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Politics of The Mughal Empire

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Will McMillan

on 21 January 2015

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Transcript of Politics of The Mughal Empire

The Mughal Empire
By: Will M., Bharath M., and Jake L.

Politics of The Mughal Empire
Economics of the Mughal Empire
Culture in the Mughal Empire
Social Structure of the Mughal Empire
Leadership in the Mughal Empire
Interaction With the Environment
How leadership worked in the Mughal Empire was that there was one leader (male) with a few advisers. In some cases, a wife heavily dictated the decisions of the leader.
Important Leaders of the Mughal Empire
(in order)
Trade of the Mughals
Babur (Had religious freedoms for Hindus)
Akbar (Had religious freedoms for Hindus)
Jahangir (Real ruler was his wife Nur Jahan. Had religious freedoms for Hindus)
Shah Jahan (No religous freedoms for Hindus)
Aurangzeb (No religious freedoms for Hindus)
Babur
Akbar
Jahangir
Nur Jahan
Shah Jahan
Aurangzeb
Mansabdari
This is the type of government Akbar implemented during his rule to ensure peace and order in the large empire.
Akbar
Akbar abolished the tax against non-muslims during his rule and welcomed the building of Hindu temples around the empire.
Bibliography
http://ic.galegroup.com/ic/whic/ReferenceDetailsPage/ReferenceDetailsWindow?zid=5215283bbda44a65621d4bb2d757207b&action=2&catId=&documentId=GALE%7CCX3048600064&userGroupName=seat24826&jsid=5c180134cc8eb78b0beae3f193ae0146
Both Akbar and Jahangir supported sea trade, and land trade, providing protection for a traveling merchant.
What the Mughals Traded
What they wanted: bullion, horses, raw silk, coral, amber, precious stones, superior textiles (silk, velvet, brocade, broadcloth), perfumes, drugs, china goods, and European wines.
Mughal trade routes
Industry of the Mughals
What they gave: Indigo, saltpeter, spices, opium, sugar, woolen and silk cloth of various kinds, yarn, asafoetida, salt, beads, borax, turmeric, lac, sealing wax, and drugs of various kinds
The industry that they had enabled them to make many goods, and enhance their trade, which in turn, increased their economy and their empire's power.
Early marriages were very common, in fact, to have a daughter unmarried after the age of twelve was to risk displeasure of the caste. polygamy and divorce were also common. The rich were very similar to the rich today, living in big houses with good clothes and many gold items, and their courtly manners that the rich had impressed foreign peoples.
Although the Mughals originated from the violent Mongols the Mughals had a appreciated Art, and Literrature
Mughal adopted certain Hindu and previously living Indian traditions and combined it along with Persian

"Mughal India: Art,Culture and Empire." Ministery of External Affairs Government of India. The Government of the Republic of India, 23 Feb. 2013. Web.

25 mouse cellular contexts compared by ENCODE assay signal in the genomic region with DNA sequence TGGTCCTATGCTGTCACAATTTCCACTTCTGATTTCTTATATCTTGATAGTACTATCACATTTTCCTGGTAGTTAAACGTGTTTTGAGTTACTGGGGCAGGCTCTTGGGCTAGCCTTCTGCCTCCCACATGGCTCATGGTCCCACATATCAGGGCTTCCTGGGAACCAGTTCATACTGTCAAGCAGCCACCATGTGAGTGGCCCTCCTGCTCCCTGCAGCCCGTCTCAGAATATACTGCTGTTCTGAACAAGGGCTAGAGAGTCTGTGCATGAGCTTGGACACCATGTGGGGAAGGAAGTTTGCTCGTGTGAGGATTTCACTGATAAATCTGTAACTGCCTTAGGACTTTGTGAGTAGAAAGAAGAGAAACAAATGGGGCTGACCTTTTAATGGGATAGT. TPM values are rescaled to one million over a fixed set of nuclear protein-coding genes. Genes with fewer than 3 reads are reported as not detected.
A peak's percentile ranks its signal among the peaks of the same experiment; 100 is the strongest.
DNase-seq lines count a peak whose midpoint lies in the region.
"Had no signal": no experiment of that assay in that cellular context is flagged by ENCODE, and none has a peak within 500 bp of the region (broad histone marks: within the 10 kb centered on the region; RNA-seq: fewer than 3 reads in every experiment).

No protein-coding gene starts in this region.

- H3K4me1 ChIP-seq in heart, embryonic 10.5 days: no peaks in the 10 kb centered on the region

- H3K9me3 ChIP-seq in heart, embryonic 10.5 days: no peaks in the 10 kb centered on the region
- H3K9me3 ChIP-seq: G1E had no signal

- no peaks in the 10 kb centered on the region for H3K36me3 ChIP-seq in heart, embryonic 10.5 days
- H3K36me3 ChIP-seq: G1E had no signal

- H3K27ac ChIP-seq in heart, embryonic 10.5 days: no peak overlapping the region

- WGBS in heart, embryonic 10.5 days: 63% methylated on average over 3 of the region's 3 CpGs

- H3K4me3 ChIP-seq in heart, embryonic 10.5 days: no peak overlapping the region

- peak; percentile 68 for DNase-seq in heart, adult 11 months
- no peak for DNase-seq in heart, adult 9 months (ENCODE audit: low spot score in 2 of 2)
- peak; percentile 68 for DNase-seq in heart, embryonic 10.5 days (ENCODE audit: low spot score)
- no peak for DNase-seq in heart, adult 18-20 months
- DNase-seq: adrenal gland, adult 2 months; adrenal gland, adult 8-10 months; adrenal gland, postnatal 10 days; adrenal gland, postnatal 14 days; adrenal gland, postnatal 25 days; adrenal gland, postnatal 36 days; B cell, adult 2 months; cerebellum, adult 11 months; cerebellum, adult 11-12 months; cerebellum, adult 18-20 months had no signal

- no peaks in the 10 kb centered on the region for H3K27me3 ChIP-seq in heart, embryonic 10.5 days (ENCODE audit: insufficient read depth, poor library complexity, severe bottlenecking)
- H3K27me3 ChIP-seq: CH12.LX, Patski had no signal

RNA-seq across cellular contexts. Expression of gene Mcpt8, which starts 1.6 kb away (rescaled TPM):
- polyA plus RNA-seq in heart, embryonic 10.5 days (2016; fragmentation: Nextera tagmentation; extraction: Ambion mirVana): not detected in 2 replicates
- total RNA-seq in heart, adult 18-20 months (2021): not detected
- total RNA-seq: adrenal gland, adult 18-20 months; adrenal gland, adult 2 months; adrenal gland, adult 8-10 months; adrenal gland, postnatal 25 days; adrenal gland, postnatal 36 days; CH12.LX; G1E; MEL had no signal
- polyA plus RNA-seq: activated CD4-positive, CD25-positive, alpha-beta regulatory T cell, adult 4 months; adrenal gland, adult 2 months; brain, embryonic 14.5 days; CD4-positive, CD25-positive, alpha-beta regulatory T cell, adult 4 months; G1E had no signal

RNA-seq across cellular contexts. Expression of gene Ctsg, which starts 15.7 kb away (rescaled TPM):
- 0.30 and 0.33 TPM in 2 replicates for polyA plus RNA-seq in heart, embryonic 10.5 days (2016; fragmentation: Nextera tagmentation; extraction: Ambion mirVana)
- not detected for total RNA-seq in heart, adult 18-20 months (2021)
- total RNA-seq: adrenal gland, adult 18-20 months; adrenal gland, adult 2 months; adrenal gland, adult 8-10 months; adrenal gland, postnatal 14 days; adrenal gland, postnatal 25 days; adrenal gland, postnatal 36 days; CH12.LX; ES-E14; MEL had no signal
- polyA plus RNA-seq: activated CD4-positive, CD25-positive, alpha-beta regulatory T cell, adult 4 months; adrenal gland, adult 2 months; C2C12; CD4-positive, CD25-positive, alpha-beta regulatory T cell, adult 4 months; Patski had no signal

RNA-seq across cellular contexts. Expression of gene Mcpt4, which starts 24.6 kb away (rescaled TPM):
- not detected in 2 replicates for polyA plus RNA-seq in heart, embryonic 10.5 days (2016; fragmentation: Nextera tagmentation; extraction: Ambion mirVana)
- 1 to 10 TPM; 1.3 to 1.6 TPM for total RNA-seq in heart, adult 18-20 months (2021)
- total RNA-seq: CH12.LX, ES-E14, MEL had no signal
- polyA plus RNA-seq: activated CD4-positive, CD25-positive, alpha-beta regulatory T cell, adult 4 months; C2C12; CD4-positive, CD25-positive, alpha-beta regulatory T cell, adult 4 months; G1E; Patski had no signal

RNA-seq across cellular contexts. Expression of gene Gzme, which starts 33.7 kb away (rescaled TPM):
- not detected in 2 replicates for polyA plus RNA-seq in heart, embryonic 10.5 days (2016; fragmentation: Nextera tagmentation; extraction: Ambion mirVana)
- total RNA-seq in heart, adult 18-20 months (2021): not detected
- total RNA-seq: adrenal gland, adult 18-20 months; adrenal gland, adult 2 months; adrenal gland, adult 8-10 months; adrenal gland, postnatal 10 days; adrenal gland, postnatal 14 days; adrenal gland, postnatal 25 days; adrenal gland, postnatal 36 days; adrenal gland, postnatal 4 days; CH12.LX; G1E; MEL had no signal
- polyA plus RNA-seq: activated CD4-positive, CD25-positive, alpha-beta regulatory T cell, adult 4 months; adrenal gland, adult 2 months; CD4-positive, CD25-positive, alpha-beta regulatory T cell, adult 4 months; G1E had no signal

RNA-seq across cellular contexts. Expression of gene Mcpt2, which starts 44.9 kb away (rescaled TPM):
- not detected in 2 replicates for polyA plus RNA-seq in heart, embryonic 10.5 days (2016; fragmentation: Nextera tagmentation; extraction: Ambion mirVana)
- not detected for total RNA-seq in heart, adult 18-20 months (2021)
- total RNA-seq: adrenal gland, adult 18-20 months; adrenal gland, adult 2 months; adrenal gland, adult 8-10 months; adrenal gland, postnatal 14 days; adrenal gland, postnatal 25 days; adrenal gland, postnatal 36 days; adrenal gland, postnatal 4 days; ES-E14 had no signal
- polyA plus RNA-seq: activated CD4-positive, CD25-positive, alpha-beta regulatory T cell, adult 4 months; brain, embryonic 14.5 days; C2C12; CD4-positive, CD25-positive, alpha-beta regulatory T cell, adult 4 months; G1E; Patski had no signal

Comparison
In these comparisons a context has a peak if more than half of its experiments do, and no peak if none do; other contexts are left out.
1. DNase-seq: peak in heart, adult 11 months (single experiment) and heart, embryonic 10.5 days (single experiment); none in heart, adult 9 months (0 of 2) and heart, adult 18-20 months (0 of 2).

It is important to understand that the Mughal culture was a combination of many others
One of the cultural things that came out of the Mughal was the combination of cultures to form languages like Urdu
Miniatures were made and they told of the story of the kings with beatifull art in them. Akbarnamah is the story of Akbar
Akbar and his successors also had grand and elegant palaces and building built using both Persian and Hindu architecture styles which showed the power that the empire held
Hindu literature also had a revival because Akbar had the Sanskrit texts translated to persian which than was stored in extravagant libraries
The main thing that affected the environment was trade
Akbar and Jahangir desired to trade and Indigo, Tea, opium, wood and textiles were much needed for the european nations
Peasants and farmers would grow these things to help sustain the economy.
Another thing that affected the environment was the natural resources that were found in India.
This region had gold, silver, gems as well as other metals that the western nations needed and therefore were mined and traded. Jewelry was also another thing these metals were used for.
Ch 19- Gunpowder Empires." University High World History. N.p., n.d. Web. 21 Jan. 2015.
Economic and Social Developments under the Mughals." Part2_17. N.p., n.d. Web. 21 Jan. 2015.
"Mughal Empire." Gale Encyclopedia of World History: Governments. Vol. 1. Detroit: Gale, 2008. World History in Context. Web. 21 Jan. 2015.
It is also important to remember the social stress between the Hindus and the preexisting Muslims experienced
Some Mughal kings gave Hindus power but others towards the end of the empire Taxed the Hindus ill treated them and made them second class citizens. The hate and anger caused the Hindus to rebel and the increasing presence of western countries eventually caused the empire to collapse. The ri
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